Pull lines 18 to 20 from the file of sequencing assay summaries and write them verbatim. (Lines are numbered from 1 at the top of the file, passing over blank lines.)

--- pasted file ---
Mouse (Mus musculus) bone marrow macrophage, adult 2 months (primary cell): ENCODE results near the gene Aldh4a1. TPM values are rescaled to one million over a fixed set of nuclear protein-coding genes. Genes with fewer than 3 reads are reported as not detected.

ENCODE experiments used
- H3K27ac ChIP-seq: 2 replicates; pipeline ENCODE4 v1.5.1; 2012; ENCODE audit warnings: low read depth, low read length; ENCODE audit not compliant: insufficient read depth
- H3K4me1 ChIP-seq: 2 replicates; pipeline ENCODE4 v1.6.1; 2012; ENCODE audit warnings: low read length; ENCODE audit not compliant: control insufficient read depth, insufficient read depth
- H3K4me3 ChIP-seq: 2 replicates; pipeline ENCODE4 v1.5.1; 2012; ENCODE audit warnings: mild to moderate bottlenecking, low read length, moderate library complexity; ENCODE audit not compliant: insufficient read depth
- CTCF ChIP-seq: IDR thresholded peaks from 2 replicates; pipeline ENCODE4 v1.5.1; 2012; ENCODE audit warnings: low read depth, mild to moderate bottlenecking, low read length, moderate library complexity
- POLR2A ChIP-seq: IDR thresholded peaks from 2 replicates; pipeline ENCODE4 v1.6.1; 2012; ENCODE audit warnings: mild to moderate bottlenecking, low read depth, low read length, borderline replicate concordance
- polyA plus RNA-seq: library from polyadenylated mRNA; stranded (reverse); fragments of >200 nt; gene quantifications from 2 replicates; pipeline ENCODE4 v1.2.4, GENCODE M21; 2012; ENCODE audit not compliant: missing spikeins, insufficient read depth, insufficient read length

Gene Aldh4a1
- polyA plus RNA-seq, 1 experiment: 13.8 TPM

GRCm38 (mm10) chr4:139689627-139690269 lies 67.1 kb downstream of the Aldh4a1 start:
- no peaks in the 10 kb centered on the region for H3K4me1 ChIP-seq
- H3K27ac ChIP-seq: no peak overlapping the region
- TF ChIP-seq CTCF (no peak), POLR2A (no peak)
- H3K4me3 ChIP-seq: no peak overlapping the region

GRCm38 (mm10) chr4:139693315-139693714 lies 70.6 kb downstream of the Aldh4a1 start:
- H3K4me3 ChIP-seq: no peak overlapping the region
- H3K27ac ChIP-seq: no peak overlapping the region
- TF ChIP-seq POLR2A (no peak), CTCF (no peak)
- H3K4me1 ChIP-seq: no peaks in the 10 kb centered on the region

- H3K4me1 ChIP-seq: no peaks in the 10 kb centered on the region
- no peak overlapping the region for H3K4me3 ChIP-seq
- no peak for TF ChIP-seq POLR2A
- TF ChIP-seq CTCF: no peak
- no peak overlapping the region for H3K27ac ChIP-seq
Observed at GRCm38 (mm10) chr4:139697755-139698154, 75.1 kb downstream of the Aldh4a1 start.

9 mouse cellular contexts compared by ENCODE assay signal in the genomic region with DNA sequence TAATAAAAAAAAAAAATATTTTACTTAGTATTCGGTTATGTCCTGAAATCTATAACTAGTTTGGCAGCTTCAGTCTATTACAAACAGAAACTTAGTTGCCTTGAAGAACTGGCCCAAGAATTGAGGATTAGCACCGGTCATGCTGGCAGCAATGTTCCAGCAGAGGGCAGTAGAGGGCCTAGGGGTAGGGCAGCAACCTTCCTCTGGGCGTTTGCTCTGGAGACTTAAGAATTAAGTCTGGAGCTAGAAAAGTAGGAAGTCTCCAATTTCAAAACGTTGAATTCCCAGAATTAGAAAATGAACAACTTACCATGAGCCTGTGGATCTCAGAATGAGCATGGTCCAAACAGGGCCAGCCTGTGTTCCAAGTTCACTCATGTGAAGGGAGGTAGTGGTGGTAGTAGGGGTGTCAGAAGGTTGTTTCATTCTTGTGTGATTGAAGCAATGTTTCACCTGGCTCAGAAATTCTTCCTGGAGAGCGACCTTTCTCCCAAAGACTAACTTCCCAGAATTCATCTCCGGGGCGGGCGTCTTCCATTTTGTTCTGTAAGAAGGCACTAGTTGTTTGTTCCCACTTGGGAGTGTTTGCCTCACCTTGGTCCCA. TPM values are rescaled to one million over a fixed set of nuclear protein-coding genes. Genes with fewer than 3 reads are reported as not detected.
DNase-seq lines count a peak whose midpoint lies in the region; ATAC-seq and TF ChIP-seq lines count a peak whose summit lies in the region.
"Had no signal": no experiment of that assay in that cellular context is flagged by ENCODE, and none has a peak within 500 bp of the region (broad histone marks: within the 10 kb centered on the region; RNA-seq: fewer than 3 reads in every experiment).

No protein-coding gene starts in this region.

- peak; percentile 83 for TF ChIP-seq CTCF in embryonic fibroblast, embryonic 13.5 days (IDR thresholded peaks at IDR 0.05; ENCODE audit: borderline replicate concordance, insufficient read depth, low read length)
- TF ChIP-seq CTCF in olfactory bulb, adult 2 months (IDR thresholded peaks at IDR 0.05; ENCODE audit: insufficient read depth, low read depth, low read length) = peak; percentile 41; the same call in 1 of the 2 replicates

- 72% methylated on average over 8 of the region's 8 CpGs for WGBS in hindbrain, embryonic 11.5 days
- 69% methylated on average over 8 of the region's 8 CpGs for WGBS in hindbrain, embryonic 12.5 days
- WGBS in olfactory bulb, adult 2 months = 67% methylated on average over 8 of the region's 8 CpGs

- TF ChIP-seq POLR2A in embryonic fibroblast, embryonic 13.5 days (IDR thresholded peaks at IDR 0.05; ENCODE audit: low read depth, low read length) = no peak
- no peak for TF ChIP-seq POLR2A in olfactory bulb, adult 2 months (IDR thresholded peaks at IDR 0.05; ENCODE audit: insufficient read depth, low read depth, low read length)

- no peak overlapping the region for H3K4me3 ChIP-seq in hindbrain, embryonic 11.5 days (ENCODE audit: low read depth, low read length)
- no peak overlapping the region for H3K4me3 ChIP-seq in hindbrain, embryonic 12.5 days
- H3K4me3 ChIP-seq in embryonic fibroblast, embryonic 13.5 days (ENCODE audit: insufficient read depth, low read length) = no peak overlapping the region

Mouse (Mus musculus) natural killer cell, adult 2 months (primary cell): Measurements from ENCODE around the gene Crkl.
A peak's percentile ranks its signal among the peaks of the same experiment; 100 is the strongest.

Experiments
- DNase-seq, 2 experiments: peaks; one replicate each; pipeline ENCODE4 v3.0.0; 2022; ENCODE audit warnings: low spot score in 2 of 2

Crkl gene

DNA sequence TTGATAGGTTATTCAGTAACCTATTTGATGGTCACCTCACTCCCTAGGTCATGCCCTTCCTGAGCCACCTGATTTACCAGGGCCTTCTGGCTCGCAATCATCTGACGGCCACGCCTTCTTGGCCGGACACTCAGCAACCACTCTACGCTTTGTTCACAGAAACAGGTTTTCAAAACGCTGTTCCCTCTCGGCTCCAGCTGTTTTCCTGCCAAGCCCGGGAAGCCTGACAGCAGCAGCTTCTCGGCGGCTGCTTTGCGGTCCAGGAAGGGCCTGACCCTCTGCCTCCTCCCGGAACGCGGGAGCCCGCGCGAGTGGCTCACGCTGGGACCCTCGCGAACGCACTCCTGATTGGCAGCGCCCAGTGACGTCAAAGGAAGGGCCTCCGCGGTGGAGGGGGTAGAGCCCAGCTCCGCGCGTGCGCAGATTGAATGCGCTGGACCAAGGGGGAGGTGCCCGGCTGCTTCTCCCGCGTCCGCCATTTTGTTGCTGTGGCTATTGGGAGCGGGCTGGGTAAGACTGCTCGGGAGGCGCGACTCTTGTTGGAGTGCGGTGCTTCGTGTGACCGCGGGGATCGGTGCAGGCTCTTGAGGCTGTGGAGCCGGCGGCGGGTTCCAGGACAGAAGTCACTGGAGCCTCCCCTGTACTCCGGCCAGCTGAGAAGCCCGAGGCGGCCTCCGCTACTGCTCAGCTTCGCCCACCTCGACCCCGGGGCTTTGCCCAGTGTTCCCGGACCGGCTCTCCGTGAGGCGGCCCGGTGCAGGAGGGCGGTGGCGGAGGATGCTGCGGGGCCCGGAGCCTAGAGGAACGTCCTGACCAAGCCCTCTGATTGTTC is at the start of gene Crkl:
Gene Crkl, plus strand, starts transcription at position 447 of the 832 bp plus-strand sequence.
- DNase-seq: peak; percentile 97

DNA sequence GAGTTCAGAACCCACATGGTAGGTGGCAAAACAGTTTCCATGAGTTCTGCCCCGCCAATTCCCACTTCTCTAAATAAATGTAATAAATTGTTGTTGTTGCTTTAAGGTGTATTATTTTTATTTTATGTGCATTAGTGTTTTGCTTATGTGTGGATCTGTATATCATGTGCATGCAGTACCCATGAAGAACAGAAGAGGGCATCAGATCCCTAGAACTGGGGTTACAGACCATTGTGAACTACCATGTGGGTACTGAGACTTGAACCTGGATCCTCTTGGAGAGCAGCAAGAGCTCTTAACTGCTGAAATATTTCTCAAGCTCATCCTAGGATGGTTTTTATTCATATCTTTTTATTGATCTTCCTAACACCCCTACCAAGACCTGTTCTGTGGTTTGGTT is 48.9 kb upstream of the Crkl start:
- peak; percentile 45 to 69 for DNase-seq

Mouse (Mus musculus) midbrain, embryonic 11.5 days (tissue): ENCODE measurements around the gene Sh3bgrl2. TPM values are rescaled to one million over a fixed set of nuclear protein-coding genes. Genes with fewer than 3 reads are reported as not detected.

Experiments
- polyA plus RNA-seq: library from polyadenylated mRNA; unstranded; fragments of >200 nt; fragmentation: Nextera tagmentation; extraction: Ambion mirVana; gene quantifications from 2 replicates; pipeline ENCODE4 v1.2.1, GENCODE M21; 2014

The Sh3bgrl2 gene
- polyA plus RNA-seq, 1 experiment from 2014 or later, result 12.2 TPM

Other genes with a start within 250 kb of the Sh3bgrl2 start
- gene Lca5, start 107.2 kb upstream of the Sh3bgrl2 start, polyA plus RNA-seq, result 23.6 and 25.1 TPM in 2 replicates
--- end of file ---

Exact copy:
- H3K27ac ChIP-seq: no peak overlapping the region
- TF ChIP-seq POLR2A (no peak), CTCF (no peak)
- H3K4me1 ChIP-seq: no peaks in the 10 kb centered on the region